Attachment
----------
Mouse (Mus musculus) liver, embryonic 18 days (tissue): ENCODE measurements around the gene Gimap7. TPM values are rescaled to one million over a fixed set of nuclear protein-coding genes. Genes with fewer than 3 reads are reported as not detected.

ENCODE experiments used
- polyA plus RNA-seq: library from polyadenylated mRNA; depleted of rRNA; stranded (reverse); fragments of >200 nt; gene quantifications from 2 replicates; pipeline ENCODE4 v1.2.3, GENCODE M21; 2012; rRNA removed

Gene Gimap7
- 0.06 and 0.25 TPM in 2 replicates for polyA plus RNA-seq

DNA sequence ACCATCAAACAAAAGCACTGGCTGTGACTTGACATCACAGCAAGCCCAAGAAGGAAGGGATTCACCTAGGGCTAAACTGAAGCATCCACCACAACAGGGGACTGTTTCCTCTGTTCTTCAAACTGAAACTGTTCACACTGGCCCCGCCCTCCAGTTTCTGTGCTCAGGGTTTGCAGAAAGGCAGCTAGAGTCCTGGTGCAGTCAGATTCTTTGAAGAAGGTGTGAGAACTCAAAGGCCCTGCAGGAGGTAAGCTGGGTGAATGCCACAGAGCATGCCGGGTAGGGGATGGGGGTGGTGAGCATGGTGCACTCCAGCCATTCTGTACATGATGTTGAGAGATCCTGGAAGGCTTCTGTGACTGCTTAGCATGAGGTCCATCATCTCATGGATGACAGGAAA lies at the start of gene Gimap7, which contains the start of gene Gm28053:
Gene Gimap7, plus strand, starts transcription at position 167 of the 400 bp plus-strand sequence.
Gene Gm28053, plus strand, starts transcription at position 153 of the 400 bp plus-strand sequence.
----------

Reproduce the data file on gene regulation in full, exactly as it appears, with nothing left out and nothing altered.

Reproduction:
Mouse (Mus musculus) liver, embryonic 18 days (tissue): ENCODE measurements around the gene Gimap7. TPM values are rescaled to one million over a fixed set of nuclear protein-coding genes. Genes with fewer than 3 reads are reported as not detected.

ENCODE experiments used
- polyA plus RNA-seq: library from polyadenylated mRNA; depleted of rRNA; stranded (reverse); fragments of >200 nt; gene quantifications from 2 replicates; pipeline ENCODE4 v1.2.3, GENCODE M21; 2012; rRNA removed

Gene Gimap7
- 0.06 and 0.25 TPM in 2 replicates for polyA plus RNA-seq

DNA sequence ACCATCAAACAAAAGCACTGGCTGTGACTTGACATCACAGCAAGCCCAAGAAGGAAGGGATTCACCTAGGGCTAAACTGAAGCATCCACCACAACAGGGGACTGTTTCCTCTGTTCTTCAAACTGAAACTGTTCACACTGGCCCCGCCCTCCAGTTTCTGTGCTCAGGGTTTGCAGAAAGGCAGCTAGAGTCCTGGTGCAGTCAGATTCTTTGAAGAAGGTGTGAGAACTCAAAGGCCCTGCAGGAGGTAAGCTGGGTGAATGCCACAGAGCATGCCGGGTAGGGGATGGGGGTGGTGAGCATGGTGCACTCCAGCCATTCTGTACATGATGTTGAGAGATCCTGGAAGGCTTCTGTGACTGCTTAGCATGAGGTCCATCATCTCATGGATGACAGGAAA lies at the start of gene Gimap7, which contains the start of gene Gm28053:
Gene Gimap7, plus strand, starts transcription at position 167 of the 400 bp plus-strand sequence.
Gene Gm28053, plus strand, starts transcription at position 153 of the 400 bp plus-strand sequence.